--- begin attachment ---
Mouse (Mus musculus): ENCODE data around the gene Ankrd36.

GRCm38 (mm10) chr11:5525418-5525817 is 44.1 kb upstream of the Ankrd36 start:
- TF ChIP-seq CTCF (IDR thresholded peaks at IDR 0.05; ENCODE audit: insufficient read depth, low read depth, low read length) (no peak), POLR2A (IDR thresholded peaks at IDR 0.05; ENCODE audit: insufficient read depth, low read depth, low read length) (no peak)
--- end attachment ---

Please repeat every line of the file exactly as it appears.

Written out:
Mouse (Mus musculus): ENCODE data around the gene Ankrd36.

GRCm38 (mm10) chr11:5525418-5525817 is 44.1 kb upstream of the Ankrd36 start:
- TF ChIP-seq CTCF (IDR thresholded peaks at IDR 0.05; ENCODE audit: insufficient read depth, low read depth, low read length) (no peak), POLR2A (IDR thresholded peaks at IDR 0.05; ENCODE audit: insufficient read depth, low read depth, low read length) (no peak)